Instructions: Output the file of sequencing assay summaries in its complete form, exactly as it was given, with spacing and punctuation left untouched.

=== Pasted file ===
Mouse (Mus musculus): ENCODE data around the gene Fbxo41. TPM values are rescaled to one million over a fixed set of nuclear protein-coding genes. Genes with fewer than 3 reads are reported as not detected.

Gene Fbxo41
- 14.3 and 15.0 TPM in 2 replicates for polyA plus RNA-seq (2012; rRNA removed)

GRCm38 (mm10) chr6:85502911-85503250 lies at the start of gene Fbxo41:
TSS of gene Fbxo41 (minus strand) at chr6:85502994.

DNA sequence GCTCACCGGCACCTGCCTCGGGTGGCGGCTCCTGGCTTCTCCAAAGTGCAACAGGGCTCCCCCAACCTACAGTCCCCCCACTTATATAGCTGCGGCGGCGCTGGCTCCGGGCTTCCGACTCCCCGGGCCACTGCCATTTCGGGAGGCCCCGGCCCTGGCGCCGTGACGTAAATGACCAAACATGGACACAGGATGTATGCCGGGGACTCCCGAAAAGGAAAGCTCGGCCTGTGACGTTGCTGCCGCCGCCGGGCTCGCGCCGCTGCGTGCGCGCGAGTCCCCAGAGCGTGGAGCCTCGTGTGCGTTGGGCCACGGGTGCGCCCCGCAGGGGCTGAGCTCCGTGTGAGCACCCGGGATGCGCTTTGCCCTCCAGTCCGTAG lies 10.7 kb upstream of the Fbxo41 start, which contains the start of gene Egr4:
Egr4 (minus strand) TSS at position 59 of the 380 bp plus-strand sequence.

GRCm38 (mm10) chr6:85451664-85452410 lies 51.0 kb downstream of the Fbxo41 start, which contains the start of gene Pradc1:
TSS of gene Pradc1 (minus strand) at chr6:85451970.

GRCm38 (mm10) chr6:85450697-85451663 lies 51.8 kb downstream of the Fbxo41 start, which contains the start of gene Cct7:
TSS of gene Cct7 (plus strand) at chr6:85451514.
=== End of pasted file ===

Mouse (Mus musculus): ENCODE data around the gene Fbxo41. TPM values are rescaled to one million over a fixed set of nuclear protein-coding genes. Genes with fewer than 3 reads are reported as not detected.

Gene Fbxo41
- 14.3 and 15.0 TPM in 2 replicates for polyA plus RNA-seq (2012; rRNA removed)

GRCm38 (mm10) chr6:85502911-85503250 lies at the start of gene Fbxo41:
TSS of gene Fbxo41 (minus strand) at chr6:85502994.

DNA sequence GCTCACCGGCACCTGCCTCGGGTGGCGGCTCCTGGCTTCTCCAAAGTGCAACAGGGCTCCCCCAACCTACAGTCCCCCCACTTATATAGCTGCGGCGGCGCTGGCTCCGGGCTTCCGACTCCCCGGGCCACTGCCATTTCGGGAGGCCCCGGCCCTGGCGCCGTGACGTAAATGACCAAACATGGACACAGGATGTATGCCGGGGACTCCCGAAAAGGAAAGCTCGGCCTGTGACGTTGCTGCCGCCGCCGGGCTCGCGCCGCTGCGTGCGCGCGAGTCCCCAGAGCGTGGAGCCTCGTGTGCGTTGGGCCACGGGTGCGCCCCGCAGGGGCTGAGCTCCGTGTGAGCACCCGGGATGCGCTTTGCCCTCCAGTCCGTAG lies 10.7 kb upstream of the Fbxo41 start, which contains the start of gene Egr4:
Egr4 (minus strand) TSS at position 59 of the 380 bp plus-strand sequence.

GRCm38 (mm10) chr6:85451664-85452410 lies 51.0 kb downstream of the Fbxo41 start, which contains the start of gene Pradc1:
TSS of gene Pradc1 (minus strand) at chr6:85451970.

GRCm38 (mm10) chr6:85450697-85451663 lies 51.8 kb downstream of the Fbxo41 start, which contains the start of gene Cct7:
TSS of gene Cct7 (plus strand) at chr6:85451514.